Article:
First, with the help of the New Critics, establish that “the Poem” exists as a pure, separate (and sacred) thing, understood only by (Writing) professors. Second, with the help of Robert Lowell, the New Critics’ Frankenstein monster, make “realism” and “confessing” and “telling personal secrets” really important. What’s this going to do to poetry? Think about it for a minute. Combine these two elements and you will get poetry that is prosy, arrogant, difficult, tortured, and self-indulgent. Bingo. That’s exactly what happened. True, “Howl” (1956) had already happened. Lowell was following as much as leading, but the point remains the same.
John Dewey’s “experience” finally triumphs over everything. The term “experience”—which can mean anything and everything—finally steamrolls over art. Lowell was the perfect messenger for this madness. Sane, yet mad himself, successful, up to a point, in writing formal poetry, but gradually going over to the other side, mentored by the New Critics, a famous superstar professor in the new Creative Writing Program era spreading across the country, Lowell was at the center of the whole ugly experiment. Listen how sane the ‘seesawing’ Lowell sounds, asking for a “breakthrough back into life,” a meaningless, hollow appeal:
I found it got awfully tedious working out transitions and putting in things that didn’t seem very important but were necessary to the prose continuity. Also, I found it hard to revise. Cutting it down into small bits, I could work on it much more carefully and make fast transitions. But there’s another point about this mysterious business of prose and poetry, form and content, and the reasons for breaking forms. I don’t think there’s any very satisfactory answer. I seesaw back and forth between something highly metrical and something highly free; there isn’t any one way to write. But it seems to me we’ve gotten into a sort of Alexandrian age. Poets of my generation and particularly younger ones have gotten terribly proficient at these forms. They write a very musical, difficult poem with tremendous skill, perhaps there’s never been such skill. Yet the writing seems divorced from culture somehow. It’s become too much something specialized that can’t handle much experience. It’s become a craft, purely a craft, and there must be some breakthrough back into life. Prose is in many ways better off than poetry. It’s quite hard to think of a young poet who has the vitality, say of Salinger or Saul Bellow. …I couldn’t get my experience into tight metrical forms.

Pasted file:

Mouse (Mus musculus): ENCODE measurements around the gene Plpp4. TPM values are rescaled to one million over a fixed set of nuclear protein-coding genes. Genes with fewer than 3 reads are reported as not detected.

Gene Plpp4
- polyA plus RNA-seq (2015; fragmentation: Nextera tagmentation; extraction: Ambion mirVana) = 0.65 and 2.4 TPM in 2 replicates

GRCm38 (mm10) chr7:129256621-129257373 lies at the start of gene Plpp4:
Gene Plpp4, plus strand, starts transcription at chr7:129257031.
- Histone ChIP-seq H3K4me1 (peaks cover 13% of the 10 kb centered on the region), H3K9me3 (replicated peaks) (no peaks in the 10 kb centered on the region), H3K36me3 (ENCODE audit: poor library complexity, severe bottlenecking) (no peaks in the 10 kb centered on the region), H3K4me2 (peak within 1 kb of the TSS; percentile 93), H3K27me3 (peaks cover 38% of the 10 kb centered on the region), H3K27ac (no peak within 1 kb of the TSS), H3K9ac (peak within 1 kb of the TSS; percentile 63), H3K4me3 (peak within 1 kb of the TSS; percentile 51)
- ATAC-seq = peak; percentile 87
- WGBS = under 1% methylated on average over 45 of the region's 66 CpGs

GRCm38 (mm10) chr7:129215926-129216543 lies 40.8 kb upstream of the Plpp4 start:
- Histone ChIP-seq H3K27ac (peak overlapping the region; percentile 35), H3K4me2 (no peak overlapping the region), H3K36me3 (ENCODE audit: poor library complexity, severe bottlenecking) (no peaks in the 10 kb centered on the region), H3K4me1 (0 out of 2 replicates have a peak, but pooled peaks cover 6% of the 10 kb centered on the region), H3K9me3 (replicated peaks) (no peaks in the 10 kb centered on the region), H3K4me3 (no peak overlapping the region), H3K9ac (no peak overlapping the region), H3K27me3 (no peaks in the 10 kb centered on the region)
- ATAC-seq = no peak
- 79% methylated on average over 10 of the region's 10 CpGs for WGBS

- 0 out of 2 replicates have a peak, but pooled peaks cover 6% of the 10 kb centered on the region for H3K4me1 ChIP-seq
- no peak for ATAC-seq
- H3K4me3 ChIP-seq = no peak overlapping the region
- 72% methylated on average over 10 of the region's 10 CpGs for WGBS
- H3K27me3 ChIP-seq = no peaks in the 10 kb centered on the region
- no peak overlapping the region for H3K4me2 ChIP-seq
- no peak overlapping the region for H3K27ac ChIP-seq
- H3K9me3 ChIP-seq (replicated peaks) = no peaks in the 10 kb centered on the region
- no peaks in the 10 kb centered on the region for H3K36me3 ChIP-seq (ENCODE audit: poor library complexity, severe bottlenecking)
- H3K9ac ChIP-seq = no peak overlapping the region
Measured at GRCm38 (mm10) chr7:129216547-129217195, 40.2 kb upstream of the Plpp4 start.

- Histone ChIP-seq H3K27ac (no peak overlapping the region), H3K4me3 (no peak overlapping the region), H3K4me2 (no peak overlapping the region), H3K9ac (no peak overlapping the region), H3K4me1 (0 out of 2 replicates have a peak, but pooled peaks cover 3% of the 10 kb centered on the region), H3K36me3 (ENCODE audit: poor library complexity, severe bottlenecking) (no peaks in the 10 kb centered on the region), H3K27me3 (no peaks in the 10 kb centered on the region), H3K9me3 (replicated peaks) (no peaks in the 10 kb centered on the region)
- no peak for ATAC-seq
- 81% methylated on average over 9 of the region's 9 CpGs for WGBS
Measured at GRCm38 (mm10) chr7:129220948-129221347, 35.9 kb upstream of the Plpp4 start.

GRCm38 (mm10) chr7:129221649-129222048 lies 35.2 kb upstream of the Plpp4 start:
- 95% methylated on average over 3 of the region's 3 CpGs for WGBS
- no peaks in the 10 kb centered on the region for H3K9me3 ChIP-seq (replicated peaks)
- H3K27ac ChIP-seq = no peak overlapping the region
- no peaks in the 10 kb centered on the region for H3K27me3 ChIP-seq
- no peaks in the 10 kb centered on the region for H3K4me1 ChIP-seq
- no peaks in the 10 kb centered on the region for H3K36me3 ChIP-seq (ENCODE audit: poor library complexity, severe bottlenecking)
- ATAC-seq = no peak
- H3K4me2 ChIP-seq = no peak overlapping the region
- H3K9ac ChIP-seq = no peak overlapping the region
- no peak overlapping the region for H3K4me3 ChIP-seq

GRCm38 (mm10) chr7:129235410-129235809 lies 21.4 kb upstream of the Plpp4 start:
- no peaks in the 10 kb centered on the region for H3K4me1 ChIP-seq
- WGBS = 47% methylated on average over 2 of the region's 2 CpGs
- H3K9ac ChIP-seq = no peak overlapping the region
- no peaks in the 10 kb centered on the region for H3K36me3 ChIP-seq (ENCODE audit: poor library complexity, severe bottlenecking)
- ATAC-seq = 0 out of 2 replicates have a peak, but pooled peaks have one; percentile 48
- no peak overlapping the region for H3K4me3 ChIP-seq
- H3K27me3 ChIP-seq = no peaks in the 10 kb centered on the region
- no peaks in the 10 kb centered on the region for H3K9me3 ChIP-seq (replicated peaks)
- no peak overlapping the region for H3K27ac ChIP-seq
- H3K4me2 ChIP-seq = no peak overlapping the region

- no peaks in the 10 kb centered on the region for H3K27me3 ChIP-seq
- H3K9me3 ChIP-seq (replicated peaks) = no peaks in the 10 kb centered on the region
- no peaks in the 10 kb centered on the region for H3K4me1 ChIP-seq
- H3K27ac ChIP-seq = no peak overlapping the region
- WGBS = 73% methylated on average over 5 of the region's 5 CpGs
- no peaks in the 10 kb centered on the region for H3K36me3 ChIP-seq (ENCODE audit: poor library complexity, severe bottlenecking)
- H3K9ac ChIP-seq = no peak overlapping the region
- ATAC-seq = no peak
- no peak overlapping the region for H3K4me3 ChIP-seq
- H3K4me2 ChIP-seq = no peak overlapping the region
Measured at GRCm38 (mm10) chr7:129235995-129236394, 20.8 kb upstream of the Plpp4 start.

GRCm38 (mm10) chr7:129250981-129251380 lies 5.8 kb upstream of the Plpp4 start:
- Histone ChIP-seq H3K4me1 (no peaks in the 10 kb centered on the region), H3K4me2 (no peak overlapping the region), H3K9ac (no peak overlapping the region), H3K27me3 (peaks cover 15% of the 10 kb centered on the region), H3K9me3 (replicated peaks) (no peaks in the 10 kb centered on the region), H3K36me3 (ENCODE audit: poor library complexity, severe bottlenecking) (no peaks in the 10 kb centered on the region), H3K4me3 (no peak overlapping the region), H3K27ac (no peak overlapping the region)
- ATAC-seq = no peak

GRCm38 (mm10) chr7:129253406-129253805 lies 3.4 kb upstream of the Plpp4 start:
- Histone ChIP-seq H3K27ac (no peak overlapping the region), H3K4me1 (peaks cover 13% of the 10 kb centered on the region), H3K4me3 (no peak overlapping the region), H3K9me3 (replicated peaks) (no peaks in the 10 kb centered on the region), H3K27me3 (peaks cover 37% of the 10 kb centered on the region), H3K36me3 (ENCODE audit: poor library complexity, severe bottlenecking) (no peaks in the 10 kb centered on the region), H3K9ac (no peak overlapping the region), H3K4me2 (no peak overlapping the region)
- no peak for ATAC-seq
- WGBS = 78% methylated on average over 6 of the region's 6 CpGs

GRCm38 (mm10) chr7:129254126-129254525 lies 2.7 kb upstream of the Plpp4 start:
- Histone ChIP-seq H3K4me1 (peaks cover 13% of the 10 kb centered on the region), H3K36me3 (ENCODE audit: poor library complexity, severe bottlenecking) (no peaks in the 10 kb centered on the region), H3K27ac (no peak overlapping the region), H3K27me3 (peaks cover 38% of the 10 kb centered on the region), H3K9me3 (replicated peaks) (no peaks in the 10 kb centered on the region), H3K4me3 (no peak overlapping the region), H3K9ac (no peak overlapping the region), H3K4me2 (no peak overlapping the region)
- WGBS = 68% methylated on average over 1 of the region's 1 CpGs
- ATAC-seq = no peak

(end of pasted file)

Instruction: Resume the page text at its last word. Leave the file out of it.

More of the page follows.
In Life Studies Part III, Lowell writes odes to four mentors: Hart Crane, Delmore Schwartz, George Santayana, and Ford Madox Ford. Ford worked for the War Propaganda Office during World War One; Ford met Pound off the boat when the latter traveled to England to make a name for himself in poetry, and Ford later joined the New Critics in America to start the Creative Writing Program Era—with Robert Lowell’s help. Santayana taught T.S. Eliot and Wallace Stevens at Harvard. Lowell, with Life Studies, is clearly positioning himself within the High Modernist pedigree.
A pedigree of mediocre poetry turning off the public, madness, and cunning personal ambition.